4. The champiopnship format is so frustrating having to wait so long for your county to get going.
    It’s also very harsh the amount of time guys spend training from the weaker counties to only get two games in the entire championship.
    The sooner the format changes the better.
    8 groups of 4 with 16 qualifying for the last 16 would be great. Knockout from there on in. The groups would be seeded depending how you get on in the league.
    7 games to win Sam for all counties. Every county guaranteed 3 games.
    The current structure is a complete joke even though it favours us.
    Meanwhile the wait continues ……

  5. Was anybody watching Comórtas Peile na Gaeltachta over the weekend? Kiltane put on a great show. The played three games on Saturday, amassing 15 goals over the three games. Michael Sweeney scored five of those goals. On Sunday they played the final against Gweedore who had only played one game to get to the final. Not surprisingly they lost but only by a point. Michael Sweeney added another goal to his tally. Some scoring.

  6. i taped it on TG4 grainne, will have a look tomorrow night , mikey has been in a few league squads for us but hasnt seemed to make the grade at all , shame as i always like to see an erris man on the mayo team , its good to see barrett was back on sunday

  7. Sweeney looked really good, in the final, he is super quick and Gweedore targeted him for heavy treatment. The time wasting was shocking in the last 10 mins. Kevin Cassidy twice refused to use the ball he had for frees and insisted on getting a different ball from the other end of pitch.
    The host club always gets a soft draw and home town reffing.
    Well done to Kiltane who nearly won despite the bias.

  8. Would disagree with you completely facetheball! For one there are 33 teams (Kilkenny dont enter the football championship and New York (or North America possibly in the next few years) and London.
    New York can only play in New York and I think its great teams going out there to play games as it promotes the game in the US.
    Secondly, provinical titles still mean a lot so wouldnt scrap them.
    Number 3, the 4 group system will be a disaster for crowd turnout and people in the current climate cannot afford to be going to these extra games and venues. At least in the provincial finals people dont have that far to travel and Croke Park is the reward for winning your provincial title…usually!

    So I think your suggestion is a load of nonsense and with player burnout being such an issue will not and cannot work…players dont need the extra games!

  9. pk – a new system doesn’t mean that teams can’t go out to play New York anymore. You could easily have a pre-championship qualifier game in NY between, say, New York and the 32nd-ranked team (based on championship and league results) to eliminate one of them. Hey presto, 32 teams. Should New York win, then more teams will have the expense of going out there in the group stage, but you run that risk in the current championship structure anyway.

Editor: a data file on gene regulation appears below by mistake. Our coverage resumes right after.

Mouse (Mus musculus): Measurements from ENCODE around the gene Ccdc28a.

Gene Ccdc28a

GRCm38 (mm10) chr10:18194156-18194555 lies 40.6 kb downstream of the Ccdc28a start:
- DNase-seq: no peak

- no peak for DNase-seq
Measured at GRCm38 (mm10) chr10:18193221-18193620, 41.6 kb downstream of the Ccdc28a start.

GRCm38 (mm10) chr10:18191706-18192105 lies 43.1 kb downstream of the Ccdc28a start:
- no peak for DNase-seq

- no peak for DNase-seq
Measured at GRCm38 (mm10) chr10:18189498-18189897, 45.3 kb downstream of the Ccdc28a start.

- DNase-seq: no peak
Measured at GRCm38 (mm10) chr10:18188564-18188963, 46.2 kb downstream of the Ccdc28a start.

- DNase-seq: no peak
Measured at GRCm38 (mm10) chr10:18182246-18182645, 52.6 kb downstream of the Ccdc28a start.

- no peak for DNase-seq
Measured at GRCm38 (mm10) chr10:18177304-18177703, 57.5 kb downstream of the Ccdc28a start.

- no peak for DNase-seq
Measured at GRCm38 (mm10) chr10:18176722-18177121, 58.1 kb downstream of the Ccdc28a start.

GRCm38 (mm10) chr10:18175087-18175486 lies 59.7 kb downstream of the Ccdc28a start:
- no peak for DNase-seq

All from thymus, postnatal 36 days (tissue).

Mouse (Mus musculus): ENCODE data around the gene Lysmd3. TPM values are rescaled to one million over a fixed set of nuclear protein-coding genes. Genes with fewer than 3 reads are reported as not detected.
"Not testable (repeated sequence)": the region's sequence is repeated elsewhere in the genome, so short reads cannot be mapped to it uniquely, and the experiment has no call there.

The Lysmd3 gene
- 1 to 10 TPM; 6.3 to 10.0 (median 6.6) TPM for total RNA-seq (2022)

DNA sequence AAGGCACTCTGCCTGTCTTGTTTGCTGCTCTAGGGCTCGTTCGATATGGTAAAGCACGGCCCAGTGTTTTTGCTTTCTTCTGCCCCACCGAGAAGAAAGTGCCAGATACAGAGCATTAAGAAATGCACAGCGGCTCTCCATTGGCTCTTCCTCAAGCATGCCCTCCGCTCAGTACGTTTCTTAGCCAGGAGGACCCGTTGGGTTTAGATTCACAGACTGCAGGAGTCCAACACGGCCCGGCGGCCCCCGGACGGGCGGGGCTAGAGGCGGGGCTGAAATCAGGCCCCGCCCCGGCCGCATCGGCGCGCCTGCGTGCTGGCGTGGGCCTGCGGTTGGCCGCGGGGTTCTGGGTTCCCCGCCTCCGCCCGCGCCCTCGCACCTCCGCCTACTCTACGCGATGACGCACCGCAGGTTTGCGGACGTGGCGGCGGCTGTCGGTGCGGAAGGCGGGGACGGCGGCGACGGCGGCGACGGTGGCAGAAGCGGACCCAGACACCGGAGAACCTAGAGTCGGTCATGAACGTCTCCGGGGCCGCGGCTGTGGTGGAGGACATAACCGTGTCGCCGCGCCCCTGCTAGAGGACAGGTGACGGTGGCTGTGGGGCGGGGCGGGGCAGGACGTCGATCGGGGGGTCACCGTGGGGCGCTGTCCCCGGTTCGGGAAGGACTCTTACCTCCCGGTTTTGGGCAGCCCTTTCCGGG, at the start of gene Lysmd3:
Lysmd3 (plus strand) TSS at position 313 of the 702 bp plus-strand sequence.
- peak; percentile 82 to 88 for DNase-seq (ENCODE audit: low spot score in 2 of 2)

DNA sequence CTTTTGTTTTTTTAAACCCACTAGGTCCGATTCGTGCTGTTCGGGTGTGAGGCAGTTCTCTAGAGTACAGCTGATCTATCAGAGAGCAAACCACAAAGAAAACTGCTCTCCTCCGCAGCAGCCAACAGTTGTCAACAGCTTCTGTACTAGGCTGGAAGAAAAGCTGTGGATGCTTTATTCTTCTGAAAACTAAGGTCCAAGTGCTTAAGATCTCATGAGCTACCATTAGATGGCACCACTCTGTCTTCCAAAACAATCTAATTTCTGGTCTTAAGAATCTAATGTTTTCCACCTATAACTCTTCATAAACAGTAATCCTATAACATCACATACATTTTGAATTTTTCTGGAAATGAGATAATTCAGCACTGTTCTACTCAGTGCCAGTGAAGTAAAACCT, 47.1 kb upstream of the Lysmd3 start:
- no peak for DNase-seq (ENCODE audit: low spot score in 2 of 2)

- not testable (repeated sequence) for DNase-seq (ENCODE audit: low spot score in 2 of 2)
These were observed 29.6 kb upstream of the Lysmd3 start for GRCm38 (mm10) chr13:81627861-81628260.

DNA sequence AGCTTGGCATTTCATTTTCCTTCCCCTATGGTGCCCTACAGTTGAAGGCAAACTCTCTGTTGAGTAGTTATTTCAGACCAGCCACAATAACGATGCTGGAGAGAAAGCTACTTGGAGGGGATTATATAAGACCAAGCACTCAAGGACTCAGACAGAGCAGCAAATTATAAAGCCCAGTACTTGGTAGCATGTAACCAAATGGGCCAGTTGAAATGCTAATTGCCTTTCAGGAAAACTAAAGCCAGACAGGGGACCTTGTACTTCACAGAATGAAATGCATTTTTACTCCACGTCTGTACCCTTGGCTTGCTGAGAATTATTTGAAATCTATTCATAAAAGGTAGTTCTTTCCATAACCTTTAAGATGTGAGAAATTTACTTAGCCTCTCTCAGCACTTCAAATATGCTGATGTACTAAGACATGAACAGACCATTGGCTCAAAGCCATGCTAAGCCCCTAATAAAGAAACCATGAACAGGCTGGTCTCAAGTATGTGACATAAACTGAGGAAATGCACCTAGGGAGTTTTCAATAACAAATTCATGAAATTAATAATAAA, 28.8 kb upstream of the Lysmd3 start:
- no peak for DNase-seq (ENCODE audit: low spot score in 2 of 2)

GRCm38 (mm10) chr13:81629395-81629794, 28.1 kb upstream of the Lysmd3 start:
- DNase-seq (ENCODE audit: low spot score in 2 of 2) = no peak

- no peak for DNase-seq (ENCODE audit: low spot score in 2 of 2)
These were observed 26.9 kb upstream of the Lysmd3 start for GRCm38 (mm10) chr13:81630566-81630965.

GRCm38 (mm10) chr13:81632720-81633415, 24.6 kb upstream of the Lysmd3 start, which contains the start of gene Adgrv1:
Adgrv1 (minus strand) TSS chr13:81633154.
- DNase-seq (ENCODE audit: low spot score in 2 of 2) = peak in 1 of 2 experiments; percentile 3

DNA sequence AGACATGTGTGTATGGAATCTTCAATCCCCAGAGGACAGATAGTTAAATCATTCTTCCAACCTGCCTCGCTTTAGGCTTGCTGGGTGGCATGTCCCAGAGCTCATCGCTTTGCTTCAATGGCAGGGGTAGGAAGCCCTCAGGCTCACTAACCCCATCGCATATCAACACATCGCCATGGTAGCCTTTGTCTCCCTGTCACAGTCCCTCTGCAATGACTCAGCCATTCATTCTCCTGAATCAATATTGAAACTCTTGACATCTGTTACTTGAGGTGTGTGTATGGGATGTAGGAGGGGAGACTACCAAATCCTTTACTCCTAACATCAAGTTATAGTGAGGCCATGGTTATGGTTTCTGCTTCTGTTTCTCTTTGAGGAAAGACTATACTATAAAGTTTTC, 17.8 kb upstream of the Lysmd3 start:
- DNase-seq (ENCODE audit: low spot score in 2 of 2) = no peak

You say ‘provincial titles still mean a lot’. Maybe they do to teams who’ve never won one, or who haven’t won one in years, but anyone thinking about winning Sam can take it or leave it. That’s the legacy of the back-door system. Watch the body language of whoever loses the Kerry-Cork game next Sunday. They won’t be too worried about going out of the Munster championship.

    As for crowds… compare the miserable crowd that was at Roscommon v Galway last month with the turnout for the same fixture (and replay) in 1998, when it was knockout. (And that was BEFORE Galway made the AI breakthrough.)

    The current system is not helping crowds in provincial games because people know there’s another day out for their teams if they lose. How would a round-robin group system be any worse?

    Regarding ‘extra games’ – it would be 3 games in the group, then 4 knockout games to win Sam. So 7 games (assuming no replays). In the current system, if Donegal win Ulster this year, it will have taken them at least 4 games (assuming no replays) to do it. Then they’re only as far as the quarters. So 7 games to Sam for Donegal.

    It’s not that huge a change, and it puts every county in Ireland on a level playing field. Plus, there’s no back-door messing anymore. When the championship is knockout, it’s knockout. I think facetheball is spot on.

  10. spot on DavyJ. 7 games is not that many. Play the pool games in July and knockouts in August and Final in September. Playing in a group say with Armagh, Wicklow and Limerick for example and meeting galway in last 16 or quarters would be great. Don’t tell me you would not get a big crowd for that game. It has to be the way forward. Maybe Willie Joe could conduct a poll on it.

  11. Gonna come right back at you 🙂 Now like most Mayo men I was/am fairly sickened when we lose to Galway…just look at the game where we lost by a point and Mortimer could have equalised. I talk to Sligo people who are still sickened by their defeat to Ros and the last time we won a Connacht final in Salthill the Mayo people were going mental and rightly so…so yes I stand by that comment. Talk to any Kildare man and they will tell you this is their year for Leinster and I dont think the Dubs will give it up too easily. And as for Ulster, that is a hard title to win so look at the other 3 provinces outside Munster…and even still Cork and Kerry hate losing to each other at a provincial level so yes they still mean alot.